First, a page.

Weymouth Center: Doing My Job

I’ve often been asked if I ever feel self-indulgent with “all this time to just write.” It’s an innocent enough question, but my response is pretty clear: If a lawyer wakes up in the morning, eats her breakfast, and goes to the office all day—does anyone ask her if she feels indulgent because she did her job? No. Likewise, artists who wake up and go to work each day—be it at a cluttered desk, a Southern mansion, a small office, or a private studio—are simply doing their jobs. To do anything less with the passion and talents we’ve honed and been given would be the real crime of indulgence.
And so it is that I proceed into my second week at Weymouth. The task? Revising my second fiction manuscript, submitting more war stories, and writing a cover letter to the publisher. No matter how my days unfold here, I’ve found a room for every mood. More often than not, these moods go hand-in-hand with various stages of the writing process.
This is how I think of it: Reading great works by other authors is part of my job. I like to let the slow, steady wisdom of another fiction writer steep into my subconscious at a constant trickle. That’s why, when I can, I start every day by reading a few good stories over a cup of coffee. Here at Weymouth, I go to the James Boyd Library for the steeping. It’s a small, dark room so utterly bookish that just sitting in there feels like living on a well-loved, glass-encased shelf of books. So far in 2010, I’ve read 36 books…and counting.
[The James Boyd Library, my favorite room so far.]
If my body is stuck, my mind is stuck. If grad school taught me anything about process, it taught me that. Incidentally, I dropped 30 pounds and gained a bit of muscle during my tenure at Pacific University and—gratefully—the habit has continued. Movement can be running, yoga, karate, or even just a 20-minute burst of pushups and situps. Either way, if I can get my blood and breath moving enough to “get out of my head” for a little bit, when I return to the desk I’m as fresh as ever. At Weymouth, The Gardener’s Room makes for a great yoga room before the day heats up too much.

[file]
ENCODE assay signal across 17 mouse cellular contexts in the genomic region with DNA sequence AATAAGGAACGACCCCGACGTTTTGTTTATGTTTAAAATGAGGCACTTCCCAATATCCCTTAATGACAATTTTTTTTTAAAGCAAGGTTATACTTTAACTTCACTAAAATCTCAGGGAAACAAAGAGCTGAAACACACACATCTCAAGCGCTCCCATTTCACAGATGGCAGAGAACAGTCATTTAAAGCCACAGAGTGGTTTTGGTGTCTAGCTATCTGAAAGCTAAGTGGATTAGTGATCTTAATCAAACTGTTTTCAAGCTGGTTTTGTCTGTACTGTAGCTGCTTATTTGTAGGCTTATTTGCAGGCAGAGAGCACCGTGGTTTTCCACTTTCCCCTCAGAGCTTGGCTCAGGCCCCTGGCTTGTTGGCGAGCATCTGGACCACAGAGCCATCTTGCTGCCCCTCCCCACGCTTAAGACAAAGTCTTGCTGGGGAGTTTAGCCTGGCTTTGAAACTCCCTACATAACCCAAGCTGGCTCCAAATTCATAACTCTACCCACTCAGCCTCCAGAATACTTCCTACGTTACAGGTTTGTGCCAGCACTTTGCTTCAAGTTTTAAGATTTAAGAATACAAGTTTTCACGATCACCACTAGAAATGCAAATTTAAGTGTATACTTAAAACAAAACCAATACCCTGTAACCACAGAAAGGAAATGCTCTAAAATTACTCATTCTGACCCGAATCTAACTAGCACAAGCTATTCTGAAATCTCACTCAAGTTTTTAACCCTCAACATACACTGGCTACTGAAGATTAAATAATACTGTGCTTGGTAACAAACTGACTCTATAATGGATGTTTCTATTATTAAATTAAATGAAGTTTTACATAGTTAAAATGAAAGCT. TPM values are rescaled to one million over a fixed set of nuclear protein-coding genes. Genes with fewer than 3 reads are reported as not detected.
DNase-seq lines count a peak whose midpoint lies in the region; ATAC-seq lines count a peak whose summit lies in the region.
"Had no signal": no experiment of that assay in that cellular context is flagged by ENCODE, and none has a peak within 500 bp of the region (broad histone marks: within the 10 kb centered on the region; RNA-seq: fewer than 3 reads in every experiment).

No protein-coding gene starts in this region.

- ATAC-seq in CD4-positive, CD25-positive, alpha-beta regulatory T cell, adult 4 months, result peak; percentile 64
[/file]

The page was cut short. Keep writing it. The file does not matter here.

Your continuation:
[The Gardener’s Room]
For whatever reason, my fiction always leads me to learning new things. When I began writing the war stories, I needed almost constant access to high speed Internet in order to effectively and efficiently do my work. For example, I had a character looking out her apartment window in Tarin Kowt, Afghanistan in August. What season is August in Afghanistan? Is Tarin Kowt near mountains or in the desert? Are there second-story apartment buildings in that city anyway? Thanks to the wonders of Google Maps, Google Earth, Wikipedia, and other sources, these basics facts don’t take long to look up. When I’m flowing with a new story and I need to check a fact or look up a detail, I want it right away. After 25 war stories, I’ve finally developed a knowledge base and list of book and web references that make this process even smoother. Here at Weymouth, this happens in the NC Literary Hall of fame (photo posted last week).
The Saint Andrews Room, with its regal antique conference table running lengthwise for more than twelve feet, has become my room of choice for revision (see photo in last week’s post). Here, I can spread out my work. Since all of my work is stored on my computer, which never changes size no matter how much I “fill” it, seeing my work on paper and spread out this way actually gives me a sense for the breadth of what I am doing. It’s a rare opportunity for, and I like it. Likewise, as I revise each piece and recycle the previous draft, I can see a space where the old version used to be—proof of a task completed (photo posted last week).
The list goes on and on. The F. Scott Fitzgerald room is my phone/business room, where I place calls (cell reception) while lounging in a high-backed antique chair. If I’m put on hold, I can always read the framed, original front page of THE NEW YORK HERALD dated April 15, 1865 announcing the assassination of President Lincoln.
[Partial view of THE NEW YORK HERALD’s 1865 announcement of President Abraham Lincoln’s assassination. Weymouth is full of treasures like this!]
  • Amber

    About steeping: Do you ever worry about the point to which reading can inform and influence your writing? A writer's voice is such a unique, yet delicate thing; it is something I consider. I very much find myself thinking, therefore writing in a similar style/fashion/mood to whatever I am reading. There are so many influences, I wonder what your thoughts are.

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